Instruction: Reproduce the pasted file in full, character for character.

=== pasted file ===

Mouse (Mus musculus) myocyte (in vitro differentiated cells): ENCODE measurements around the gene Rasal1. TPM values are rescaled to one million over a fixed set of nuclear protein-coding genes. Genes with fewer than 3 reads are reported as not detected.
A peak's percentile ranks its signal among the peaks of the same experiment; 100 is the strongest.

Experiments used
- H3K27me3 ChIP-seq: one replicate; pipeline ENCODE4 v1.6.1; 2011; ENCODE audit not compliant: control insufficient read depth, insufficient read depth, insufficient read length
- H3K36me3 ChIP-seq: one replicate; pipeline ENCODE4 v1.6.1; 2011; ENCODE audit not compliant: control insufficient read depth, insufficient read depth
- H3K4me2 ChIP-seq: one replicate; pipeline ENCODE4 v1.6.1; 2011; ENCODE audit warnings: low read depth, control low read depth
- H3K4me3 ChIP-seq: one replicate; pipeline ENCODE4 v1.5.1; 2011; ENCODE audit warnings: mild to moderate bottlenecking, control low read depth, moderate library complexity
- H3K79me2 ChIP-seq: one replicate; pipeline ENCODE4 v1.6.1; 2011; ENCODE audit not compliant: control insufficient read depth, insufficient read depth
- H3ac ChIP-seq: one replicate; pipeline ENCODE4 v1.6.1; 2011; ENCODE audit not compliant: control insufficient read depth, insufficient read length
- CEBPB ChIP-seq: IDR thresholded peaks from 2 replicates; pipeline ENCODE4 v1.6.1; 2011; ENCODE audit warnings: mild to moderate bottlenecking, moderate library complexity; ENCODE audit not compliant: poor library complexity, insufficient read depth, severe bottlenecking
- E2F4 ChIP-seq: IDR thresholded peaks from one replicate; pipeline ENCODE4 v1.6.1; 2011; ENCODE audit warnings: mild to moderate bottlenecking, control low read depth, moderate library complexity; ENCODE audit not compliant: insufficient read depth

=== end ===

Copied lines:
Mouse (Mus musculus) myocyte (in vitro differentiated cells): ENCODE measurements around the gene Rasal1. TPM values are rescaled to one million over a fixed set of nuclear protein-coding genes. Genes with fewer than 3 reads are reported as not detected.
A peak's percentile ranks its signal among the peaks of the same experiment; 100 is the strongest.

Experiments used
- H3K27me3 ChIP-seq: one replicate; pipeline ENCODE4 v1.6.1; 2011; ENCODE audit not compliant: control insufficient read depth, insufficient read depth, insufficient read length
- H3K36me3 ChIP-seq: one replicate; pipeline ENCODE4 v1.6.1; 2011; ENCODE audit not compliant: control insufficient read depth, insufficient read depth
- H3K4me2 ChIP-seq: one replicate; pipeline ENCODE4 v1.6.1; 2011; ENCODE audit warnings: low read depth, control low read depth
- H3K4me3 ChIP-seq: one replicate; pipeline ENCODE4 v1.5.1; 2011; ENCODE audit warnings: mild to moderate bottlenecking, control low read depth, moderate library complexity
- H3K79me2 ChIP-seq: one replicate; pipeline ENCODE4 v1.6.1; 2011; ENCODE audit not compliant: control insufficient read depth, insufficient read depth
- H3ac ChIP-seq: one replicate; pipeline ENCODE4 v1.6.1; 2011; ENCODE audit not compliant: control insufficient read depth, insufficient read length
- CEBPB ChIP-seq: IDR thresholded peaks from 2 replicates; pipeline ENCODE4 v1.6.1; 2011; ENCODE audit warnings: mild to moderate bottlenecking, moderate library complexity; ENCODE audit not compliant: poor library complexity, insufficient read depth, severe bottlenecking
- E2F4 ChIP-seq: IDR thresholded peaks from one replicate; pipeline ENCODE4 v1.6.1; 2011; ENCODE audit warnings: mild to moderate bottlenecking, control low read depth, moderate library complexity; ENCODE audit not compliant: insufficient read depth